Timothy Potts with Manet's Spring

In announcing the Getty’s recent acquisition of Jeanne (Spring) of 1881 by the French painter Édouard Manet I used the word “landmark” to describe the importance of this addition to our already spectacular collection of late-19th-century French paintings—the era of so many of the all-time most famous artists, such as Monet, Renoir, Degas, Van Gogh, Gauguin, and Cezanne. I hesitated in using a word that smacks of cliché—indeed it is a mainstay of press-release rhetoric—but in this case it really sticks.

Manet was the ultimate painter’s painter: totally committed to his craft, solidly grounded in the history of painting and yet determined to carve out a new path for himself and for modern art. He wanted both to rival the old masters at their own game and to lead a paradigm-shifting avant-garde. Alone of his contemporaries (the only one who comes near is Degas), Manet achieved this almost impossible balancing act, absorbing and channeling the achievements of the past into a radically new vision of what painting could be.

It was not a way to win easy friends. The traditionalists who controlled the official Salon exhibitions and refused most of the paintings that Manet submitted were scandalized by his work (Jeanne is one of the few exceptions). And the main rebel group of his day, the Impressionists, while greatly admiring his paintings and trying unsuccessfully to persuade him to exhibit with them, did not share or really understand Manet’s stylistic echoing of Velázquez, Goya, and other historical figures. With the benefit of hindsight, we can see him as the pivotal genius of the late 19th century; but for many at the time Manet seemed either not old-masterish enough, or still somewhat shackled to the past.

Jeanne (Spring) / Manet

Jeanne (Spring), 1881, Édouard Manet. Oil on canvas, 29 1/8 x 20 ¼ in. The J. Paul Getty Museum

Jeanne was one of only two paintings that Manet exhibited at the Salon exhibition of 1882, together with another now-famous work, The Bar at the Folies-Bergère. Sadly, this was to be his last hurrah, as the artist died the next year, aged only 51, from syphilis after the horrific amputation of his leg. This was as tragic professionally as it was personally, for Manet was just beginning to receive the official recognition he had strived for all his career. In 1881 he was awarded a second-class medal at the Salon, and—an even greater honor—inducted into the national Legion of Honor. So the rave reviews he received for Jeanne not only gave Manet one of his rare moments of universal, unadulterated acclaim but would have put the seal on a turning point in his career—no longer a troublesome aspirant but a celebrated arrivé.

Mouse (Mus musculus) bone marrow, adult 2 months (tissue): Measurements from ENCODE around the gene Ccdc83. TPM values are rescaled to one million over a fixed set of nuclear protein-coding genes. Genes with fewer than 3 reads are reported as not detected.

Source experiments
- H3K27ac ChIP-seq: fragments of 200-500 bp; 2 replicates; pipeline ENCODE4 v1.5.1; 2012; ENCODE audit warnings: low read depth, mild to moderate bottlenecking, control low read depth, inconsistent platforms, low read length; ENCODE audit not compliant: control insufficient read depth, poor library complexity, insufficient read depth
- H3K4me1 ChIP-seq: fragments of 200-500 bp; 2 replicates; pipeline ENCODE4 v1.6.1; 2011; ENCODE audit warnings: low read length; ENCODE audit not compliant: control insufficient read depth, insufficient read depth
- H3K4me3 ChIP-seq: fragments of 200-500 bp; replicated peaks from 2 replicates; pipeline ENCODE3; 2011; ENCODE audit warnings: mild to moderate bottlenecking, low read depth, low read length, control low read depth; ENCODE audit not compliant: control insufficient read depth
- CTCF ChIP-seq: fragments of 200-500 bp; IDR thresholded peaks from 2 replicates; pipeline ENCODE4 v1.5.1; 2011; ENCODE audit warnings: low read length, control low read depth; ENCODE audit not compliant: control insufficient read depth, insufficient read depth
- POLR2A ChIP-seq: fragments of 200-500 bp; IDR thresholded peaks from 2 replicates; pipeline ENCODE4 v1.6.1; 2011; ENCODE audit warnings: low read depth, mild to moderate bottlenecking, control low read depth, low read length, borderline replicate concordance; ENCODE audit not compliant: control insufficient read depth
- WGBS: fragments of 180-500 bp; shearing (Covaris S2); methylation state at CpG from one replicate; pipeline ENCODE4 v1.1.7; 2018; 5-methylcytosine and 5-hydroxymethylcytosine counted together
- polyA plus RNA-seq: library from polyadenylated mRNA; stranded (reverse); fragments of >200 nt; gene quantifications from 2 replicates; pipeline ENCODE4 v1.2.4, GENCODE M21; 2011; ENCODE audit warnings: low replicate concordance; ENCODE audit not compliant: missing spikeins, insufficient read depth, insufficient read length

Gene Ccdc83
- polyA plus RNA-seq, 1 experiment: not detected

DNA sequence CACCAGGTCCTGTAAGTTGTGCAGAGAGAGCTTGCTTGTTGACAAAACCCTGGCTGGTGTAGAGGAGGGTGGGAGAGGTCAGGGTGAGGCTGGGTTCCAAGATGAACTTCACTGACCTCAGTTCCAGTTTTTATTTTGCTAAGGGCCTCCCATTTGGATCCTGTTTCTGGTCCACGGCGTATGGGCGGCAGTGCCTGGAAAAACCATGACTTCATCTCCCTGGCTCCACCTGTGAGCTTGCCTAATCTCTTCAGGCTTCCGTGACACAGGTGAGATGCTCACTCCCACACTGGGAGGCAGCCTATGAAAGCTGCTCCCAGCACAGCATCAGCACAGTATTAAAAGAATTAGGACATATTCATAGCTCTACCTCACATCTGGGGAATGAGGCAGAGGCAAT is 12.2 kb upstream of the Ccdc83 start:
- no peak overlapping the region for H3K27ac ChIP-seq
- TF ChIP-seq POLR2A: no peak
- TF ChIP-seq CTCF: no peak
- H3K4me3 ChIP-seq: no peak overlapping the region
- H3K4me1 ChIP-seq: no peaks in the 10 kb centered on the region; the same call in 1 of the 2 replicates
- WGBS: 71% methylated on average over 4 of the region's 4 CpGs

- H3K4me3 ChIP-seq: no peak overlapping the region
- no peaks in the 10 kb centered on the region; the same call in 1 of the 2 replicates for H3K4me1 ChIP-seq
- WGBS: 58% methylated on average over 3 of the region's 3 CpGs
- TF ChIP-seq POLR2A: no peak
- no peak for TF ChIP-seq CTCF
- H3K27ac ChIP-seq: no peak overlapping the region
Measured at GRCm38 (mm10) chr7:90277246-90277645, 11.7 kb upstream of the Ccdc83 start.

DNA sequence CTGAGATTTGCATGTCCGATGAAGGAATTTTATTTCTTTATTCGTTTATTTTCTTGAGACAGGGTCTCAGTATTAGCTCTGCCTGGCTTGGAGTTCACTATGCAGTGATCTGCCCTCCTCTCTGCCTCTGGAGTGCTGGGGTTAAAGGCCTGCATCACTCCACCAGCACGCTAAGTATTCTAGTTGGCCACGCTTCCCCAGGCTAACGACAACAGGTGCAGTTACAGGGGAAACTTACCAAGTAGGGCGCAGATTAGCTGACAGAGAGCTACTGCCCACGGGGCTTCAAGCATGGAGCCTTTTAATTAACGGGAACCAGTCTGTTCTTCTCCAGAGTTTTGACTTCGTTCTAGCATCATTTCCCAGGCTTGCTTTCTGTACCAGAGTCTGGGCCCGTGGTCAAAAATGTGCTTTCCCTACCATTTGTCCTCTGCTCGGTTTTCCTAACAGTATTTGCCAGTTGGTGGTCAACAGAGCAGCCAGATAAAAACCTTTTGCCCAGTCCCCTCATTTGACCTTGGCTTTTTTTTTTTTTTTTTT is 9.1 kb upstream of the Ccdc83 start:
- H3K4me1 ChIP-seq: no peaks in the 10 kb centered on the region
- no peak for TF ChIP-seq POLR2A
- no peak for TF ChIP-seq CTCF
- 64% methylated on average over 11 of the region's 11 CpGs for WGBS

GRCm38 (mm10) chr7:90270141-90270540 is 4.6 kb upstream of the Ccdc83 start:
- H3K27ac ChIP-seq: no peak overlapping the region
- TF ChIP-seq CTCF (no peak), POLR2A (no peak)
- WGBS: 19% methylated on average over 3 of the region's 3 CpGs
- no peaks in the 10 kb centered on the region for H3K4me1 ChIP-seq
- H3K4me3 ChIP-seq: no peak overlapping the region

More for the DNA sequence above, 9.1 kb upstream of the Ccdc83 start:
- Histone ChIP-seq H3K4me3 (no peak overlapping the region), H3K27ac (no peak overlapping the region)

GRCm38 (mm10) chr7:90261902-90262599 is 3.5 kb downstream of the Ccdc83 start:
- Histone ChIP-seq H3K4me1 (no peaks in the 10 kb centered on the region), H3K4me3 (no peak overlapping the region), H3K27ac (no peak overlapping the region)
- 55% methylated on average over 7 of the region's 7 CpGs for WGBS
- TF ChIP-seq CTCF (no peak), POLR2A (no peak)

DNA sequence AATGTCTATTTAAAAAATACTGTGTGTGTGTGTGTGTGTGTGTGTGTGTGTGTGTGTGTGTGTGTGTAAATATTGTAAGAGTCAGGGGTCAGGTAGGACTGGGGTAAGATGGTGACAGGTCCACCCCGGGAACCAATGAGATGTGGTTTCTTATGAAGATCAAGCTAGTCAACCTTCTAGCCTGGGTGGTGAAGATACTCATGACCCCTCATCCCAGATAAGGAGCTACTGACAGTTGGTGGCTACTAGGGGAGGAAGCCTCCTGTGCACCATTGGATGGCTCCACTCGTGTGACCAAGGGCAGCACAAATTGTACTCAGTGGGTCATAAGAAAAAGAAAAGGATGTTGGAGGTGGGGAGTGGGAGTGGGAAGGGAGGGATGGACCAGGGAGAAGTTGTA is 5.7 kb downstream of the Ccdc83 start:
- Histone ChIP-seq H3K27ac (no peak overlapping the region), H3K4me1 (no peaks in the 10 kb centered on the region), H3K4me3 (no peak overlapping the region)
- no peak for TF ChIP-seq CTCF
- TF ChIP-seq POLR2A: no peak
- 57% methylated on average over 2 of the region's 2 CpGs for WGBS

Scott Allan and Timothy Potts in the Getty Center's Impressionist gallery (West Pavilion, Gallery W204)

With curator Scott Allan (left) in the Getty Center’s West Pavilion, home to the newly installed Jeanne

It is easy to see why. There is nothing not to like about this painting, whatever one’s artistic predilections. The scene is bright and uplifting: a beautiful young actress, Jeanne Demarsy, dressed for her promenade in the height of fashionable attire. The brushwork is lively and expressive but so technically assured, even in its calculated flicks, daubs, and smudges, that it is clearly the work of a supreme master. So popular was it that Jeanne became the subject of one of the first color photographs of a work of art. Its acquisition by the Getty brings to Los Angeles the most important—and beautiful!—painting by this artist left in private hands and one of the great masterpieces of late-19th-century art.

Detail of brushwork and paint daubs on Edouard Manet's Spring

Detail of brushwork and texture on Jeanne Demarsy’s sleeve

If you had to choose a sculptor of the same era who represented the equivalent turning point in three-dimensional art, it would undoubtedly be Rodin. And, as it happens, we recently acquired a work by him too—a wonderful, sensuous marble representation of Christ and Mary Magdalene of 1908. So when you visit the Getty Center to see Manet’s Jeanne, be sure also to see the special installation of the Rodin. In these two works you see the germ of modern art as we know it. And that surely counts as a landmark.

Christ and Mary Magdalene / Auguste Rodin

Christ and Mary Magdalene, 1908, Auguste Rodin. Marble, 43 x 33 1/2 x 31 in. The J. Paul Getty Museum, 2014.32